These volunteers, organized by Astoria resident Marian Soderberg, greet passengers as they disembark, offer maps and brochures, and direct people to the tour buses, shuttles, rental cars or the trolley. They operate a stand at the Liberty Theater, where they give directions, dispense advice about stores and restaurants and field questions.

"What we try to do is cater the information to what kinds of questions people ask," said Soderberg.

"People love our hospitality, it says to them they want to come back," said volunteer Kathleen Hughes, stationed at the Liberty to help visitors from the Silver Seas. With that, a bus pulled up and dropped off visitors, who were full of questions for the volunteers.

"Where's an antique store?"

"Where's the Maritime Museum?"

"I hear there's a trolley..."

To organize this "army" of approximately 100 volunteers, Soderberg has them fill out questionnaires about the times that they are available and what they would like to do. She then creates and distributes a master schedule.

She's got the system down so well and is confident enough in the abilities of the team captains, that she went on a Mediterranean cruise with her husband and will miss today's visit as well as the three visits on Monday.

"I am not worried for one single moment," Soderberg said. "I know it's going to go very well."

Things to seeWhile somewhere around two-thirds of a ships passengers will get off the boat in Astoria, about 20 percent to 25 percent take advantage of shore excursions, estimates Conner, who organizes these tours.

Cruise lines can choose from the 13 tours he offers, including trips to Mount St. Helens, Seaside and Cannon Beach, a historic Astoria tour and a visit to the Seafood Center and a local wine cellar.

So much effort goes into organizing these excursions that Conner said he is planning to hire an additional person at his agency to work full-time organizing these visits.

On Monday, 12 buses will guide passengers on local tours, while four busloads of passengers will visit Mount St. Helens.

Logistics for the three-ship visit Monday had to be altered from the regular routine, but organizers said things should run smoothly. More shuttle buses will be running, including some buses used through an arrangement with the schools, More volunteers will be on hand to help passengers.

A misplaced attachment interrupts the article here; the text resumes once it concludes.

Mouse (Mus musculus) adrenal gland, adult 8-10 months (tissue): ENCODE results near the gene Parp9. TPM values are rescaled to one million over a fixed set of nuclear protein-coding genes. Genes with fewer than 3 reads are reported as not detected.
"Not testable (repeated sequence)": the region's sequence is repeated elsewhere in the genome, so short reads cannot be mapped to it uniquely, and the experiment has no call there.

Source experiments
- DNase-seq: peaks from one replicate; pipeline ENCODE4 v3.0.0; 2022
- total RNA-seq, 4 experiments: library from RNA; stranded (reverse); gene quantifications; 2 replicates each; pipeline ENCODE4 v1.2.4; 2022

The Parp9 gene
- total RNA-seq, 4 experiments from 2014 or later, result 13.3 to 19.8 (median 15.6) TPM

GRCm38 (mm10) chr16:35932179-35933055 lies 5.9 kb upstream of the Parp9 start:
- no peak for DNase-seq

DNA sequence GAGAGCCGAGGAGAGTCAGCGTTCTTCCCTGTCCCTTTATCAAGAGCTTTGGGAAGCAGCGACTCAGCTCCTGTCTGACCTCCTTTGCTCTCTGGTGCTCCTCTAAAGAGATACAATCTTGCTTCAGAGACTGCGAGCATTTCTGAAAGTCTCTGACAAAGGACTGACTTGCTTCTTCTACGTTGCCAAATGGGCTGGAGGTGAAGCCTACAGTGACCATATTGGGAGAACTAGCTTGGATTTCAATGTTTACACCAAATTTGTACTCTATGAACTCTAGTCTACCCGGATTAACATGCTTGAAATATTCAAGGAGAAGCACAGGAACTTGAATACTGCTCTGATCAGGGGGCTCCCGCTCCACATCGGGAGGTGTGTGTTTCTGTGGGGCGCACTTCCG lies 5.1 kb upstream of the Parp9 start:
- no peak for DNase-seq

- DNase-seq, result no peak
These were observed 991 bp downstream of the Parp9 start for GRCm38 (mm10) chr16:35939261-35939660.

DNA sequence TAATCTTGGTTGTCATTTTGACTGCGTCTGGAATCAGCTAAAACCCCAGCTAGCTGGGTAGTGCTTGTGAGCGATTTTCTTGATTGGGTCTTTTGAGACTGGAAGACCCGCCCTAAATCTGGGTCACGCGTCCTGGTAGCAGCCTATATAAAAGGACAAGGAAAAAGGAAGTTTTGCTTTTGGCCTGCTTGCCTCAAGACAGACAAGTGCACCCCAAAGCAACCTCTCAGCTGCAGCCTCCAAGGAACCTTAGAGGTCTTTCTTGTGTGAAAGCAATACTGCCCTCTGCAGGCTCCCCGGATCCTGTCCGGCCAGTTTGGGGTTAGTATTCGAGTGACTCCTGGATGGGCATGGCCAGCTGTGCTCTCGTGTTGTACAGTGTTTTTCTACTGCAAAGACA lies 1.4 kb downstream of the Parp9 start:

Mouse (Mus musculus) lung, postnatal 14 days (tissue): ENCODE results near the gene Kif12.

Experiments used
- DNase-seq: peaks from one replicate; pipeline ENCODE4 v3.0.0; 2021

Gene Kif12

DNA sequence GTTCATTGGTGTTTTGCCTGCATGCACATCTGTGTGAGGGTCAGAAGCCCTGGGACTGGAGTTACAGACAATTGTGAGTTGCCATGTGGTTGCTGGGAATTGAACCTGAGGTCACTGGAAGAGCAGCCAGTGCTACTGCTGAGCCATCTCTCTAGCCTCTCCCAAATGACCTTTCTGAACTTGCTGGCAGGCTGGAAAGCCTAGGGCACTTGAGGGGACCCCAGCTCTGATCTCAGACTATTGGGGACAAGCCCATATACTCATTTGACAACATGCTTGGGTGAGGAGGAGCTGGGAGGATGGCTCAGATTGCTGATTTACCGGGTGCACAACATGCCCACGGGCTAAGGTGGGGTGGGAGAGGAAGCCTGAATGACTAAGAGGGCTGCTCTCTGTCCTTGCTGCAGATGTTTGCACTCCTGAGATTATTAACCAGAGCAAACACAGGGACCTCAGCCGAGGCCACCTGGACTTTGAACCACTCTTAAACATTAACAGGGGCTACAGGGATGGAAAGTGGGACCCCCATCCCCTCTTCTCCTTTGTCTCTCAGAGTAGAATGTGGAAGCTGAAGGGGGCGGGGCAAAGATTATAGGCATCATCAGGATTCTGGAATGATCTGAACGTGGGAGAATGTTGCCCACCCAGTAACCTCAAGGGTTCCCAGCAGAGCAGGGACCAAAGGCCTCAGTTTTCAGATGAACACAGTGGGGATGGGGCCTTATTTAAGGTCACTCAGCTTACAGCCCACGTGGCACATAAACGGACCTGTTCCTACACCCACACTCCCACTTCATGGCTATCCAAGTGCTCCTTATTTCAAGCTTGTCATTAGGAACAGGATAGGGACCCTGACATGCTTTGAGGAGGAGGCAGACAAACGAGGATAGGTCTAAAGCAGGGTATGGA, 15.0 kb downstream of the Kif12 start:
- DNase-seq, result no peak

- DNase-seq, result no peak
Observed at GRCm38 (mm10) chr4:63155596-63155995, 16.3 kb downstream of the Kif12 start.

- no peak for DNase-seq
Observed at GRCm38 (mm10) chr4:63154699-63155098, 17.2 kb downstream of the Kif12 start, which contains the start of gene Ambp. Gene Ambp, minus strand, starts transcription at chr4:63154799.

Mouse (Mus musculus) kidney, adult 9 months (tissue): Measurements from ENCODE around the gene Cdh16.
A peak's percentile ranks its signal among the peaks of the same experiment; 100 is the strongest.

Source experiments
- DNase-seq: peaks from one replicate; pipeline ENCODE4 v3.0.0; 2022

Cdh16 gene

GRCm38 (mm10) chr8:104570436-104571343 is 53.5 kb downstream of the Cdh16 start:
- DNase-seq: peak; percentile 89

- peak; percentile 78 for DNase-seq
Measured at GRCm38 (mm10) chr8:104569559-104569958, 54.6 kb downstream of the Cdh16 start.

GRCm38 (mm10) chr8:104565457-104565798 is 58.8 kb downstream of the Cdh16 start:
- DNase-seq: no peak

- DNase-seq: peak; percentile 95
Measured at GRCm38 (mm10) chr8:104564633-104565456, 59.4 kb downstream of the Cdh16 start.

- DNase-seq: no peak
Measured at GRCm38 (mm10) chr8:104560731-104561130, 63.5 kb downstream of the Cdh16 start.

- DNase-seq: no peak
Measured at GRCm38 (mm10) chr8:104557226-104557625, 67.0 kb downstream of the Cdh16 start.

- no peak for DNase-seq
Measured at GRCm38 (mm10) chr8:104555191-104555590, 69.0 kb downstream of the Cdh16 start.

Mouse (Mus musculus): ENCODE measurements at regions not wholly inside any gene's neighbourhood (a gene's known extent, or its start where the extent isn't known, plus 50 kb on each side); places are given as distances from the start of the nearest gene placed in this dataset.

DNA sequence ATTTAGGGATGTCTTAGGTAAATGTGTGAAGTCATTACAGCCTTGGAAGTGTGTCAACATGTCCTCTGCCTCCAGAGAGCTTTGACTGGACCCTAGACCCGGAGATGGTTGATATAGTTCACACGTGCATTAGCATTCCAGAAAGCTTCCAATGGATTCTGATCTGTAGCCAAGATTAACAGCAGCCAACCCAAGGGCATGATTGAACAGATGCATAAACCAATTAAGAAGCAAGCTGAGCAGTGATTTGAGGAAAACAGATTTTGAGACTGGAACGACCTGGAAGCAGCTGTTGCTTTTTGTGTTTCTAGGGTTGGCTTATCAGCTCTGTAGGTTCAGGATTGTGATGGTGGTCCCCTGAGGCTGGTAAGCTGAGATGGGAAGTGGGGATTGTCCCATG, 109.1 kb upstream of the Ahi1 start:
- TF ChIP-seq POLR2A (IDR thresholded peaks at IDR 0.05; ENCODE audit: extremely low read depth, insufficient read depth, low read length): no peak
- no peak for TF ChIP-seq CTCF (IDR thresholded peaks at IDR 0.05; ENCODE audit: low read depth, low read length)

One ship will dock on the north side of Pier 1, while another will pull into the slip to the west of the pier. The third will anchor off the 17th Street pier and passengers will be ferried between the boat and the dock.

"The coordination of putting three ships at berth is no small task," said Cook, who has been in contact with cruise line representatives about details like where the gangway will be, where the ships can tie up or which direction they should approach from.

The port had to revamp its security plan as of July 1 because of federal Homeland Security requirements, but has worked with the Coast Guard's Captain of the Port to ensure everything is in order for each port of call. That included adding a second restricted zone on Pier 1 where the second ship will dock.

Although Astoria could see an influx of people, increasing the population of the city by 50 percent, residents should not be too inconvenienced, said Mitchum, who urged locals to be friendly and helpful.

"Because they're well fed on the ship, they're not going to jam up all the restaurants, they will just walk downtown and visit the museums, so I don't see any conflict," he said.

And Astoria's efforts seem to be paying off - at this year's Sea Trade convention and at a Northwest Cruise Association business cruise that Cook attended, Astoria was cited as an example of what a port of call should be like.

"What I think that tells us is that the Port of Astoria, the community of the North Coast and all of the volunteers have really stepped up ... to make this a very viable port of call for these cruise lines," said Cook.